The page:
Nightmare Fuel: Avatar: The Last Airbender
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- Fire Lord Ozai. The fact that he's voiced by Mark Hamill (also known as the Joker) and never shows his face during the first two seasons doesn't help at all.
- Ozai's daughter, Princess Azula. A sociopathic fourteen-year-old girl who is not only a Child Prodigy and one of the most powerful and skilled firebenders in the world, but also a Machiavellian-style tactical genius and a metaphorical and literal Hero Killer.
- The Avatar State. Aang loses control and turns from a kind, cheerful kid into a cold, merciless Creepy Child with the Voice of the Legion and Glowing Eyes of Doom.
"WHERE'S APPA?! TELL ME WHERE HE IS!"
- Some Fridge Horror: Imagine being Toph. As long as your feet are on the ground, you can see everything around you and use your seismic sense. But if you can't detect the ground or there is none around you, you're completely blind. Her ability to see with her feet is how she managed to get through on her own, but she must have felt horrified when she was in the desert or on the airships in the finale, unable to detect or see anything.
Book One: Water
- Episode 3 was the first jaw-dropping instance of nightmarish imagery the show spit out- the moment Aang spies a heap of Fire Nation soldiers' skeletons all gathered around another skeleton leaned against the wall- Monk Gyatso's. Not only are they the first legitimately depicted deaths in the series, but it's on a scale of its own when you realize it premiered on Nickelodeon- a kid's show network. Worse, Aang goes into a terrifying rage that sets off his Avatar State and he loses control. Everything around him turns dark, he surrounds himself in a sphere of wildly spinning air powerful enough to kick up a tornado, and starts levitating. You can only see his shadow-obscured face with cold, glowing eyes and an eerie whirring sound pulsating from him.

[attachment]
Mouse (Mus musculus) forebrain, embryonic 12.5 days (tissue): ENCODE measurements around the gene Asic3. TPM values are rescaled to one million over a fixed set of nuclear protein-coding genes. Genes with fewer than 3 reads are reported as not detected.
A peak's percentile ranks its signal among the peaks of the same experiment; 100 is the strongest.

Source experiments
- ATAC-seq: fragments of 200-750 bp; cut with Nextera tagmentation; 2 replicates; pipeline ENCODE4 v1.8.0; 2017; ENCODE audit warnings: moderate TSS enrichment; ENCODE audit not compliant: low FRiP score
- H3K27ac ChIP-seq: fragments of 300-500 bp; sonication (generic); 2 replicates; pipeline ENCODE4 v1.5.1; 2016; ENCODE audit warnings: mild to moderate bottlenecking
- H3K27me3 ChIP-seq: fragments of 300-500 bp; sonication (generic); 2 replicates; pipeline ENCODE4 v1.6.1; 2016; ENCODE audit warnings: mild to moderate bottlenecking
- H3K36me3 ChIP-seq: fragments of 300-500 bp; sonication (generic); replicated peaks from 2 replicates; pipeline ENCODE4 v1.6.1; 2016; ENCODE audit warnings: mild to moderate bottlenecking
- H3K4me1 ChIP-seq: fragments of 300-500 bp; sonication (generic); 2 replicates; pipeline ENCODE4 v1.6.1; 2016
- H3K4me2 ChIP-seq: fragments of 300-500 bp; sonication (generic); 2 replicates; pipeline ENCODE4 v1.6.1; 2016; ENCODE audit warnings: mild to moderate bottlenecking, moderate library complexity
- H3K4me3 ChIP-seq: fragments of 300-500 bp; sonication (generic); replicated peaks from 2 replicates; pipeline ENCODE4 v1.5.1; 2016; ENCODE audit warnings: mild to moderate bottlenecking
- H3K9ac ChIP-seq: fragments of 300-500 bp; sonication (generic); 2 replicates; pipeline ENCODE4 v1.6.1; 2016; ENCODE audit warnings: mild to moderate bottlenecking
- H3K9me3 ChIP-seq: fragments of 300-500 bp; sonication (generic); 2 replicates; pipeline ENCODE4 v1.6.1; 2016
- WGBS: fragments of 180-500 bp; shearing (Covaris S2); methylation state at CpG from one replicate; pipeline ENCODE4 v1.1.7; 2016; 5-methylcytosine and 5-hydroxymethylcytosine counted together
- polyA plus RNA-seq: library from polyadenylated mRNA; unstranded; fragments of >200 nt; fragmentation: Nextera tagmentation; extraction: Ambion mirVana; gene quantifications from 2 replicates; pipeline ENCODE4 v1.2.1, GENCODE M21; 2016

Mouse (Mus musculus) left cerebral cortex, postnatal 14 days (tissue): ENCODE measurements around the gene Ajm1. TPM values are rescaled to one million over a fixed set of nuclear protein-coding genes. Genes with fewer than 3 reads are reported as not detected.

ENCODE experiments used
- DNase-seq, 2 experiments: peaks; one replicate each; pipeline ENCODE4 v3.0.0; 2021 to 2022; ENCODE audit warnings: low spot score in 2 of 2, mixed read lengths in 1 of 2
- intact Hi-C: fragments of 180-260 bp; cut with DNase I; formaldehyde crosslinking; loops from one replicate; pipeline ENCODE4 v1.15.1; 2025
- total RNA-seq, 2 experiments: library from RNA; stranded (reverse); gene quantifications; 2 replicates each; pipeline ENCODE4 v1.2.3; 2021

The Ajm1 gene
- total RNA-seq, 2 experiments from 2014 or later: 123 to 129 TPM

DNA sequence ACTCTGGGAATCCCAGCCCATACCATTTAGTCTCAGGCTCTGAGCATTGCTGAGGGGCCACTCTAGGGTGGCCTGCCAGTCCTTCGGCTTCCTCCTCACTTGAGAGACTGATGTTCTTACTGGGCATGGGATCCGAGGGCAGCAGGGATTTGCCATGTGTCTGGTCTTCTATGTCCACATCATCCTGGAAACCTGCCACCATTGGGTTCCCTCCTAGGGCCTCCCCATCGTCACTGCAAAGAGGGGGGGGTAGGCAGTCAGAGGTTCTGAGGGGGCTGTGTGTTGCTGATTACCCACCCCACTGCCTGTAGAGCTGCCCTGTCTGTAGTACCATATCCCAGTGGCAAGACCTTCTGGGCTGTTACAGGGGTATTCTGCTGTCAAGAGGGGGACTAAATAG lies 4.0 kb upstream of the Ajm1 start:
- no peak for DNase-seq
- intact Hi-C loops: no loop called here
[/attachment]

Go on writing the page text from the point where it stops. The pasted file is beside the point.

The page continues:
- "The Storm" is a double whammy:
- There's a very poignant Adult Fear moment from Gyatso when he realizes that Aang's just run away... and there's a massive storm brewing outside. Not to mention he never sees the kid again and soon after is killed as part of the Air Nomad genocide when the Fire Nation invades.
- More famously, there's that scene where we see the Fire Lord Ozai (or rather, hear him) torching his son Zuko's face. Zuko is 13 years old, crying, and begging for mercy - and screaming. Oh God, his SCREAM. The poor kid is terrified, and you can practically hear how betrayed he feels. Worse is Zhao's look of content when he witnesses the outcome of the Agni Kai firsthand. Iroh, on the other hand, can't bear to watch and turns away. But the scariest reaction is the one that comes from the girl next to him, who smirks with delight and clenches her fist as though Zuko was finally getting what he deserved and being knocked down a peg or two after mommy kept showing him more attention and favoritism. Come season finale time, we learn that girl's identity: Azula. And then it hits you—Azula was overjoyed watching her own, kind-hearted brother get his face seared to a crisp. That's the first warning sign of how twisted, deranged, and utterly inhumane she's become upstairs.
- The Yu Yan. These guys are the best archers in the entire Fire Nation, possibly the entire world, and when ordered to have absolutely no qualms about ganging up on a twelve-year-old boy like a pack of wolves. Just the look on Aang's face after they have him pinned to the log.
- In "The Waterbending Master" we get some good Adult Fear when Iroh goes out for a walk, leaving Zuko alone on the ship... When a group of pirates come to blow it up. We cut away from the explosion—to Iroh's reaction to it. Imagine leaving the boy who is like your son alone for ten minutes, and coming back to find the place where he was ablaze, with no sign of life anywhere.
- Add to that the knowledge that Iroh already knew the pain of losing a son, and you have a Tear Jerker moment as well.
- The scene in "The Siege of the North, Part 2" with Koh the Face Stealer. Koh is an Eldritch Abomination with a centipede body and many faces he can wear like masks. He switches between faces by "blinking" an eyelid-like flap over his face. His voice is straight out of the Uncanny Valley, like a cross between Jigsaw and Tom Waits. And when you meet him, you must maintain a perfect poker face. If you show any emotion in your expression at all, he'll add your face to his collection and leave you as a blank.
"You've come to me... with a new face."